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Feb
14

A rare disease a day: Hurler Syndrome

Following on from past installments of “A rare disease a day” Hunter syndrome, Gaucher disease, Tay-Sachs, Morquio syndrome, Fabry disease, Sanfilippo syndrome, Krabbe Disease, Niemann-Pick Disease and Batten disease  it is now the turn of Hurler Syndrome.

Hurler syndrome (also known as MPS I, Hurler’s disease), results in the buildup of glycosaminoglycans due to a deficiency of alpha-L iduronidase (IDUA). Without this enzyme, heparan sulfate and dermatan sulfate accumulates. MPS I is divided into three subtypes. MPS I H or Hurler syndrome is the most severe of the MPS I subtypes. The other two types are MPS I S or Scheie syndrome and MPS I H-S or Hurler-Scheie syndrome. Hurler syndrome is autosomal recessive with an incidence of 1 per 100,000.

MPS I results in hepatosplenomegaly, dwarfism, unique facial features, progressive mental retardation, with death frequently by the age of 10 years. There may also be effects on language, hearing loss, an enlarged tongue,  the cornea become clouded, retinas  degenerate, carpal tunnel syndrome and restricted joint movement are common. Children may be large at birth, appearing normal but possibly with inguinal or umbilical hernias. Growth often ends around age 3, resulting in a short body trunk (maximum stature of less than 4 feet). MPSI also results in distinct facial features ( flat face, depressed nasal bridge, and bulging forehead). Ribs widen and are oar-shaped, while the liver, spleen and heart are often enlarged.  Children with Hurler syndrome often die before age 10.

There is no cure for MPS I. Treatment for MPS I consists of bone marrow transplantation (BMT) and umbilical cord blood transplantation (UCBT) which can lead to improvements in abnormal physical characteristics, (except for those affecting the skeleton and eyes), and halting of neurologic degeneration. But these are high risk procedures. In contrast enzyme replacement therapy (ERT) includes laronidase (Aldurazyme) from BioMarin Pharmaceutical which is commercialized by Genzyme. ERT reduces non-neurological symptoms and pain. A recent study in mice has suggested that if higher doses of the enzyme are used more will cross the BBB and possibly correct the neurological symptoms. Earlier use of ERT may also provide better outcomes  in the aorta and heart valves .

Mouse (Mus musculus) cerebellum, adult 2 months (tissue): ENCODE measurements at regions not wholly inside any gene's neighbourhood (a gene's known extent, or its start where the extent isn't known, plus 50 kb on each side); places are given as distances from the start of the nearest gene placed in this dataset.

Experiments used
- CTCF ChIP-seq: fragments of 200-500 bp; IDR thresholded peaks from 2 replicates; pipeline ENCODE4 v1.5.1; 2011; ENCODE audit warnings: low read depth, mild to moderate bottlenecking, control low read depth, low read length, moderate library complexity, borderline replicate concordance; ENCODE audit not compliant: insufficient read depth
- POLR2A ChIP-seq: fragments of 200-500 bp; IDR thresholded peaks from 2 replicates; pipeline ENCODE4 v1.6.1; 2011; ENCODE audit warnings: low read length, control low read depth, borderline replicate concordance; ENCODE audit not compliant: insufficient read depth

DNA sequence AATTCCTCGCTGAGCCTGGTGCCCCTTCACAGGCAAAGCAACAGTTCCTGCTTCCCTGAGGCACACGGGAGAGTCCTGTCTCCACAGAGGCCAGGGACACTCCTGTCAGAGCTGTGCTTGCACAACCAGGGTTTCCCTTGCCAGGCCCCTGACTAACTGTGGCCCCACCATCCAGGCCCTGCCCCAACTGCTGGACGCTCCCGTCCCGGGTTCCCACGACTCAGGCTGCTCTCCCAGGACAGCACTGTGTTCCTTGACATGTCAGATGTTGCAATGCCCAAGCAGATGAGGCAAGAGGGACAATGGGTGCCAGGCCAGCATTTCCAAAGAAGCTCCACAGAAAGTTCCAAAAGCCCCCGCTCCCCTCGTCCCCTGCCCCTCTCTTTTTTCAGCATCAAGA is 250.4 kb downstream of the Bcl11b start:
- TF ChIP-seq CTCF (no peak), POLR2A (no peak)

In 2001 it was shown that suppression of premature stop mutations by the aminoglycoside gentamycin may provide an effective treatment for Hurler syndrome patients with premature stop mutations in the IDUA gene. In 2013 it was shown that co-administration of the Nonsense-Mediated mRNA Decay (NMD) inhibitor 1, (NMDI-1) with the PTC suppression drug gentamicin enhanced alpha-L-iduronidase activity compared to gentamicin alone, leading to a greater reduction of GAG storage in mouse tissues, including the brain. Chloramphenicol is a peptidyl transferase inhibitor able to induce readthrough and has been proposed to enhance IDUA activity in fibroblasts from MPS I patients.

In addition, brain-targeted gene therapy with recombinant adeno-associated virus (rAAV5)-IDUA vectors in an MPS-I transgenic mouse model provides biochemical correction. Gene therapy with a long-terminal-repeat (LTR)-intact retroviral vector or a self-inactivating (SIN) vector has been tested on behavioral function in MPS I mice. The LTR vector achieved higher serum IDUA levels and better correction. Neonatal intracerebroventricular (ICV) infusion of AAV 8 vector transducing the human α-L-iduronidase gene in MPS I mice, prevented accumulation of GAG and GM3 ganglioside storage materials.  Gene therapyin immunosuppressed dogs, showed vector was efficiently delivered throughout the brain, induced α-N-acetyl-glucosaminidase production, cleared stored compounds and storage lesions.

Newborn screening could enable earlier treatment and intervention that could improve outcomes for MPS I patients.

 

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